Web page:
Now in its second year, the AgTechUCD accelerator is helping founders scale in this competitive space.
Early-stage Irish start-ups in the agritech and food-tech industries are learning how to secure investment and scale their businesses with the AgTechUCD accelerator at University College Dublin (UCD).
Now in its second year, the AgTechUCD Agcelerator Programme is an intensive 12-week programme that aims to address the needs and challenges of Irish agritech and food-tech start-ups by helping founders learn leadership skills, building their confidence and supporting their businesses.
The 12 companies selected for the latest cohort embarked on the programme last week. It will conclude next January, when the start-ups will pitch their business ideas to a panel of investors.
Start-ups will take part in dedicated business development workshops and investor-readiness training, receive mentoring from industry experts and business advisers, and connect with AgTechUCD’s venture capital and business angel networks.
“Through the programme we will also be working with the participants to help enhance their visibility in the marketplace, attract new customers and investors, and forge new partnerships at home and internationally,” said Niamh Collins, director of the AgTechUCD Innovation Centre.
“AgTechUCD has established key relationships with strategic players in the agtech and food-tech sectors in Ireland, Europe and in the US, which will leverage to support the participating start-ups to launch or scale their products or services into existing and new territories.”
AgTechUCD is part of the NovaUCD centre for new ventures and is funded through the Regional Enterprise Development Fund administered by Enterprise Ireland. As well as the accelerator programme, it provides access to incubation space and on-farm testing for new products and services at the UCD Lyons Farm in Kildare.
Here’s a quick look at each of the start-ups in the latest accelerator cohort.
Founded by Iain Munro, Co Tipperary-based Acregreen is developing automated vertical farming tech to provide reliable on-site animal feed that is sustainable, nutritious and can be grown in challenging environments where natural resources are scarce.
Agricom is focused on leveraging technology for agri-food supply chain digitisation, with the aim of reducing waste and improving resilience towards the climate crisis and other economic and environmental events. Based in Co Cork, its founder is Nadim Al-Khoury.
This start-up provides independent thermal process validation services to the Irish food sector. Based in Dublin, Biotec has developed a machine learning algorithm that can be used as an early warning food safety management system for companies to minimise food safety issues.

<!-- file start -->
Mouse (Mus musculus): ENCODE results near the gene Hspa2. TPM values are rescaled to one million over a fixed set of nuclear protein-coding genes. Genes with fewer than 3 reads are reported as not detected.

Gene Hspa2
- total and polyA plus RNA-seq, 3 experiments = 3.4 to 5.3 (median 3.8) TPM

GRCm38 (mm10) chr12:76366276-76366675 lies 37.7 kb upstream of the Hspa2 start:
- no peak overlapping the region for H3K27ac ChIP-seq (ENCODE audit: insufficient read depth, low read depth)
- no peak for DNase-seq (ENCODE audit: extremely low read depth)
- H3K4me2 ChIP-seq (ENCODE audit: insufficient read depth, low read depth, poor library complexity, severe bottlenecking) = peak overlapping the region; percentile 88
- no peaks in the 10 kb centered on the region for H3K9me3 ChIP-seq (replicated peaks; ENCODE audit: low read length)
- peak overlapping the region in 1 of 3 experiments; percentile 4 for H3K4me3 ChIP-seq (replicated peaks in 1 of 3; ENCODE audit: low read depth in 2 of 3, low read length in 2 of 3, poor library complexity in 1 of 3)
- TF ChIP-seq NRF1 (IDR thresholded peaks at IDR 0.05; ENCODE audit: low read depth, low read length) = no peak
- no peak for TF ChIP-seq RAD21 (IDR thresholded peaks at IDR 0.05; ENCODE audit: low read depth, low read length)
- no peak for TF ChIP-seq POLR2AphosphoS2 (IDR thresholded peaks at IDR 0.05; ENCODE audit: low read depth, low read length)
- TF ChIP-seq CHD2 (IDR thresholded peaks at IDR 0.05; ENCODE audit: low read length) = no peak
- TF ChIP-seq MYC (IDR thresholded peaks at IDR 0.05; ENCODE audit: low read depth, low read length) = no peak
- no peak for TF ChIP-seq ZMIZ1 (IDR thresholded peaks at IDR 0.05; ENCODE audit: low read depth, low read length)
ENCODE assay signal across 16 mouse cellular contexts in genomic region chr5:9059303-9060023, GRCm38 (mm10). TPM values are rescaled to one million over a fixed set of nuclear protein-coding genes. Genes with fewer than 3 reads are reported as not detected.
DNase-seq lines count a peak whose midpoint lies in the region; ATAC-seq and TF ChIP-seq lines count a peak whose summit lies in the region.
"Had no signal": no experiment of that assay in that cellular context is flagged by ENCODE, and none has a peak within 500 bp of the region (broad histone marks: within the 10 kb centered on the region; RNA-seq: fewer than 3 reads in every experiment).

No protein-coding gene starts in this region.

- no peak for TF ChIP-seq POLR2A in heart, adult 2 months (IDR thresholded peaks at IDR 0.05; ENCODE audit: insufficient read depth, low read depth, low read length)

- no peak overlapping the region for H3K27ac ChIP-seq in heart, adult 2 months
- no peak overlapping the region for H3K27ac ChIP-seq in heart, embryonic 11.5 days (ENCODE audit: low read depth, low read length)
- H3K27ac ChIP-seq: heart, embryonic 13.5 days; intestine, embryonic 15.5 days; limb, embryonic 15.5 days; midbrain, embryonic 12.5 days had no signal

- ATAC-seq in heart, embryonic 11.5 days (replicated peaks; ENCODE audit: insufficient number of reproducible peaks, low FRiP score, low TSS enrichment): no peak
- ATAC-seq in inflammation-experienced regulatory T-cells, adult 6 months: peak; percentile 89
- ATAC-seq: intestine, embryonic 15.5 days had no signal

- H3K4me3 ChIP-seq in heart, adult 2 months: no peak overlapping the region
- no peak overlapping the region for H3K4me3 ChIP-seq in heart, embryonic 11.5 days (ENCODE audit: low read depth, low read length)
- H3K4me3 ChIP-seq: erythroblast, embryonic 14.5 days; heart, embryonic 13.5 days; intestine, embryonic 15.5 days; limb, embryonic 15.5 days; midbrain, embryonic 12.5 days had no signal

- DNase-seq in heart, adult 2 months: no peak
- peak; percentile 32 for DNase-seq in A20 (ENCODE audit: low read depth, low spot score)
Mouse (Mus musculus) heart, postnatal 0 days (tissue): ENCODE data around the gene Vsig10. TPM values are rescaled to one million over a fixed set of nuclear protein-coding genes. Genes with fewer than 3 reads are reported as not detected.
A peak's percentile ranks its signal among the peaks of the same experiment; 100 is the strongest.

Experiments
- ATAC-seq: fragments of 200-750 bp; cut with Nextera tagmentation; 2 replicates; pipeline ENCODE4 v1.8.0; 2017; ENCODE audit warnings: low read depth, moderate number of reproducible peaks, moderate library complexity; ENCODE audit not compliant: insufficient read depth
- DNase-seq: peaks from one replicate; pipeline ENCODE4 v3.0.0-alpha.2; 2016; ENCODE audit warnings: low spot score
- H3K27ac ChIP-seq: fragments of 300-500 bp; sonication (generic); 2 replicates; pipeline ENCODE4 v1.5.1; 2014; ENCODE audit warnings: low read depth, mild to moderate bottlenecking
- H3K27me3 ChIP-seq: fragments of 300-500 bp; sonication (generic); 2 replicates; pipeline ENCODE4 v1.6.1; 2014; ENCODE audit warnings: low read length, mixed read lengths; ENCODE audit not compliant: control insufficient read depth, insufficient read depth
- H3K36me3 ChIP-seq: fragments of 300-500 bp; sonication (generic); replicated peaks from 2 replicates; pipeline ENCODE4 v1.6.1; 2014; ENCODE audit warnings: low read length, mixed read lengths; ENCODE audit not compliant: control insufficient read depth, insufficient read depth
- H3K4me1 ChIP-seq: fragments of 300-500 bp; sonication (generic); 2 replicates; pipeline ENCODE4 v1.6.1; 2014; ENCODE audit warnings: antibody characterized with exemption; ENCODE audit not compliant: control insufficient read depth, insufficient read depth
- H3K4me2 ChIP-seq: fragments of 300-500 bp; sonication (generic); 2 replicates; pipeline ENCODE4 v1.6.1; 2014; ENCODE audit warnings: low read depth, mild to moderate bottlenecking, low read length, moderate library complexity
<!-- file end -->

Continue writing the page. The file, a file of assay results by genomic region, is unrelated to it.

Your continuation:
Based in Co Kildare, Dairy Robotics is aiming to alleviate problems facing the dairy industry such as environmental pressures, animal welfare and farm labour shortages. Its first product is an AI device that monitors the health and welfare of a dairy herd.
This start-up has developed a field-to-field online cattle sales platform that helps connect buyers and sellers of livestock more conveniently. Farm Fayre was founded by Kevin O’Connor and is based in Co Kilkenny.
The Miljo tech aims to provide optimal nutrition based on individual herds’ performance targets while minimising environmental impacts. Based in Co Cork, it was founded by Aoife Drennan.
Another Cork start-up, MyGug has developed a micro-scale anaerobic digester that turns food waste into a green renewable energy source, suitable for homes and small food businesses.
This start-up provides route optimisation software for sustainable dairy transport. Based in Co Westmeath, OptaHaul has built a SaaS optimisation platform that helps dairy processors, cooperatives and haulers reduce transport costs and greenhouse gases.
Based in Dublin and led by Joseph McMahon, RialtoLabs has developed an artificial intelligence product to take traditional lab analysis into the field and offer the results in near-real time at the point of measurement.
Sean Phobal Engineering
Based in Co Waterford, Sean Phobal Engineering has developed a patented trestle rotator machine and a caged oyster trestle system to remove the need for oyster farmers to perform tasks manually.
This Sligo start-up is on a mission to use geochemistry to permanently remove carbon dioxide from the atmosphere. By processing surplus concrete for use on farms, Silicate removes excess carbon dioxide from the atmosphere and stores it over geological timescale.
Well Spent Grain
Based in Dublin, Well Spent Grain is focused on creating high-quality and value-added food products, such as snack bites, from brewers’ spent grain. This aims to help breweries and consumers positively impact the climate.
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